[OPE-L:4121] Depreciation SOS

john erns (ernst@pipeline.com)
Fri, 31 Jan 1997 12:14:23 -0800 (PST)

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Continuing the dialog with Alejandro, hopefully
with a "better" understanding.


> Now I think I get it. Let me go over it to make sure.
> In our picture we actually are considering 3 machines,
> all technically the same.

> 1. At first, there are two machines (both the same age)
> one owned by capitalist A, the other by B. For some
> reason, they are depreciating their machines differently.

No, they do not have the same age. The life-span of the
machines is always 3 years. But, capitalist A bought the
machine at the start of 1991 and capitalist B one year
later. In 1993 capitalist A's machine is worn out, while
B's machine can function --with the same productivity--
until the end of 1994. Their "patterns of depreciation" are
"overlapped". (Is this English?)

So the patterns are overlapping.

> Indeed, A feels he has recovered his investment at the
> end of 2 periods and B must produce a 3rd period for
> full recovery.

No, he does not "feel" anything: capitalists have no
feelings... They are hungry wolves... It is a matter of the


Simply, at the end of 1993 capitalist A must replace his
machine because it no longer produce with the same technical
standard. Although the machine could be "remade" with
spare parts, it cannot "produce" with the same productivity.

Ok. It might be a good idea to spell this out a bit. But
I do understand what you are saying.


For USA the machine is worn
out and capitalist A must replace it at the end of 1993.
When he bought the new machine, he finds that it is 50%
cheaper and then borrow a credit for only 500f the
precedent. His "amount for depreciation" at the end of 1994
will be only one half of the precedent year, let us say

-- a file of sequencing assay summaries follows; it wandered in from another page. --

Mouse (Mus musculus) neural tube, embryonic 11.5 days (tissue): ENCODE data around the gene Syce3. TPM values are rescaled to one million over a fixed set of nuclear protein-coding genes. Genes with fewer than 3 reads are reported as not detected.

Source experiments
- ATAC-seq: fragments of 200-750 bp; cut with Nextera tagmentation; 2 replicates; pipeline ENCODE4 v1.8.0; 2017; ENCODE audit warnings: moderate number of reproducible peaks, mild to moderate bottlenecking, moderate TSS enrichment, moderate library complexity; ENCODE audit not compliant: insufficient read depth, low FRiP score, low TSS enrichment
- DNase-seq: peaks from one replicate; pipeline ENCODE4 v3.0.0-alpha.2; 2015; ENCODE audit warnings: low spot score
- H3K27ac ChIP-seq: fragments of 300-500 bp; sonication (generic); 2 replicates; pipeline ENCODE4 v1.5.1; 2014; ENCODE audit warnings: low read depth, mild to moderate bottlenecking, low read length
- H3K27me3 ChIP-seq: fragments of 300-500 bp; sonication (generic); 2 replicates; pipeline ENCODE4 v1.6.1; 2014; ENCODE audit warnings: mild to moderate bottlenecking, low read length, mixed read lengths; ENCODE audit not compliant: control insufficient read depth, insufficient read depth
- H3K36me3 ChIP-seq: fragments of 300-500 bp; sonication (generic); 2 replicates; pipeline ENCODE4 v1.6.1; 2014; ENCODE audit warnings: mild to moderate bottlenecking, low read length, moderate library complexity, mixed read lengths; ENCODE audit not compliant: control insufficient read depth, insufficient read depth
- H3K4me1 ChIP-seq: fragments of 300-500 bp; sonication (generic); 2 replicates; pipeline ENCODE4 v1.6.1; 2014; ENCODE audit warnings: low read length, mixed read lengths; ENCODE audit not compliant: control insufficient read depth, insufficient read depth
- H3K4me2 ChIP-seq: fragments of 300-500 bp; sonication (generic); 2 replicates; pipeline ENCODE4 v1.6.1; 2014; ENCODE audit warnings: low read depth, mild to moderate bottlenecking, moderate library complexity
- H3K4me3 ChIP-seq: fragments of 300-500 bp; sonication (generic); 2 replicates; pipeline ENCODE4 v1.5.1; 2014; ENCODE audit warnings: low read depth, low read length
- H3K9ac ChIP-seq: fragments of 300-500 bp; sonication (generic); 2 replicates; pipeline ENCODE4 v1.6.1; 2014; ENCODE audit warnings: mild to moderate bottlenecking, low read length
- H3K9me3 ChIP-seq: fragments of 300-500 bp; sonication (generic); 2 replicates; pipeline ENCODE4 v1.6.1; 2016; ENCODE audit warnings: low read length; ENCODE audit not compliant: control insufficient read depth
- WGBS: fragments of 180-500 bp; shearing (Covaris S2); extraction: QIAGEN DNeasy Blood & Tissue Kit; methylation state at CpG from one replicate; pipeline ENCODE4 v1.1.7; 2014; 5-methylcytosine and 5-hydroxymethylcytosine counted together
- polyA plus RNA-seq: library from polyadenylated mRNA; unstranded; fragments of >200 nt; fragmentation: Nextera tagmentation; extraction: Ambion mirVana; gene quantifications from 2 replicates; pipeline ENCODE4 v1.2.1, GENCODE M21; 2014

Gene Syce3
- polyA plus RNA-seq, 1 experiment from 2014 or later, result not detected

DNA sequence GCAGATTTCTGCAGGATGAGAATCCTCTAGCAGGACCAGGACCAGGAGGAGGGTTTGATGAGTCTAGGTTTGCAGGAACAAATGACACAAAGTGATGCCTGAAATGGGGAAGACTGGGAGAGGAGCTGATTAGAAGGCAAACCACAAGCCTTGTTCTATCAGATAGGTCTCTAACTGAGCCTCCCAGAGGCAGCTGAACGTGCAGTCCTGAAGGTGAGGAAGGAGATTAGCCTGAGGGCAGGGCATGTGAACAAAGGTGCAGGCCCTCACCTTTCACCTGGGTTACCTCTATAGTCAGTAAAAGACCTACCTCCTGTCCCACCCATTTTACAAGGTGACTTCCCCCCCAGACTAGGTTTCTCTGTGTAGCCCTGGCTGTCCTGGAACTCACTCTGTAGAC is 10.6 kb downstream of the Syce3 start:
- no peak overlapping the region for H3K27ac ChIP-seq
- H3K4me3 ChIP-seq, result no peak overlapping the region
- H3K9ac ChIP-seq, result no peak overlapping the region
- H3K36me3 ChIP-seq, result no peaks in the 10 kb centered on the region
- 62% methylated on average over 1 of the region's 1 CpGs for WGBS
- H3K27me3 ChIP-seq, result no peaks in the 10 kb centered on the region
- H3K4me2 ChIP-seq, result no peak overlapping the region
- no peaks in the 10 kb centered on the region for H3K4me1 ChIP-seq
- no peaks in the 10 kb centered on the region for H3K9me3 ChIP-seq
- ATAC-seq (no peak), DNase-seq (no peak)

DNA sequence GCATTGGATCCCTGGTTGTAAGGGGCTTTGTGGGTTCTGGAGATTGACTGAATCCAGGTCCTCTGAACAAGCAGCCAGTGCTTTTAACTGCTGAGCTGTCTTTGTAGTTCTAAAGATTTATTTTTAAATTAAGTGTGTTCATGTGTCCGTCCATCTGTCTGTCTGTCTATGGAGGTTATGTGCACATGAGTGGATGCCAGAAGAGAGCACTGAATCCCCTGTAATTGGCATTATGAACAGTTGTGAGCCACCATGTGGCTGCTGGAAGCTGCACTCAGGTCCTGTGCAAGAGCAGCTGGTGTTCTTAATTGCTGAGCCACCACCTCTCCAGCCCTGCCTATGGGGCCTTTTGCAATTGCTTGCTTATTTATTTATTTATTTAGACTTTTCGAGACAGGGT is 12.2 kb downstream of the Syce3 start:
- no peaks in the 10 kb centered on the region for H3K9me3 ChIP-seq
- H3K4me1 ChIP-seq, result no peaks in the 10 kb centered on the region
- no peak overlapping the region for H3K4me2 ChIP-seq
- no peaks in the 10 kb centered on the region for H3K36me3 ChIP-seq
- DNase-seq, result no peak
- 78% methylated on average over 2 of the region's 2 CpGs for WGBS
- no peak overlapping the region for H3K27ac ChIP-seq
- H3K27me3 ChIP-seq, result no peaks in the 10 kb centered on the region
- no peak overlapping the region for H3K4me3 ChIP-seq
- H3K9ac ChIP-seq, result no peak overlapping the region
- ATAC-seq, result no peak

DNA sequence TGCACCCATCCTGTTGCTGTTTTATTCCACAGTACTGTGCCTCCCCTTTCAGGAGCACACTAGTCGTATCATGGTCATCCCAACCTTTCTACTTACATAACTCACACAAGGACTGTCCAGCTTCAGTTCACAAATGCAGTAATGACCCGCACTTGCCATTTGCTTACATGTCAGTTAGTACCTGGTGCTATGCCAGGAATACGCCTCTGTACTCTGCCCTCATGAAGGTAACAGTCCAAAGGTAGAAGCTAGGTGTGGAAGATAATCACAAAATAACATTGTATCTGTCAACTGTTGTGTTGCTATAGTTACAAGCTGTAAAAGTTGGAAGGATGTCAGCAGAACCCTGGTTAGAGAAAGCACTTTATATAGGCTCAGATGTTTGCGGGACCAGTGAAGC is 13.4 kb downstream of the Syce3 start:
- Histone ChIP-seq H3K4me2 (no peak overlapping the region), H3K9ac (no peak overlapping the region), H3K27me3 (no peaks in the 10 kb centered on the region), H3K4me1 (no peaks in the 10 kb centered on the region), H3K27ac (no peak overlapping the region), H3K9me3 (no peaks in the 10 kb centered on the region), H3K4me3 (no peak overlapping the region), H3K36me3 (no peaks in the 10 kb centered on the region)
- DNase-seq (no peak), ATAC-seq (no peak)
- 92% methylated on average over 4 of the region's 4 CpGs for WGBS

$500, while this year capitalist B must still pay to the
bank $1000.

> Hence, again, I'm not sure why A gave up his first
> machine to purchase the other.


Hope now it is clear.


Again, I'm now clear about the overlap. But am unclear about
why A has not enough funds to repay the banker. Perhaps we
can borrow something from Andrew's falling IRR in OPE-L 4096.


> Somewhere, Itoh points out that the use fixed capital,
> fully depreciated, can be used to produce extremely
> high profits.


That could be the case of Costa Rican capitalists because
they, using "scrap" bought in a USA junk-yard (probably by
weight), can produce in Costa Rica. But this wouldn't be the
example, simply because the machine has to meet a technical
standard. If not, capitalist B becomes more productive.

You raise an interesting point by "scrap." When does the
machine truly become "scrap." For me, this occurs when
the amount to be invested in the old process will bring
a lower rate of profit than that same amount would fetch
as an investment in a new machine. Here, of course, we
would have to consider those "fix up" costs you mention
as well as any unrecovered depreciation in the old
old machine.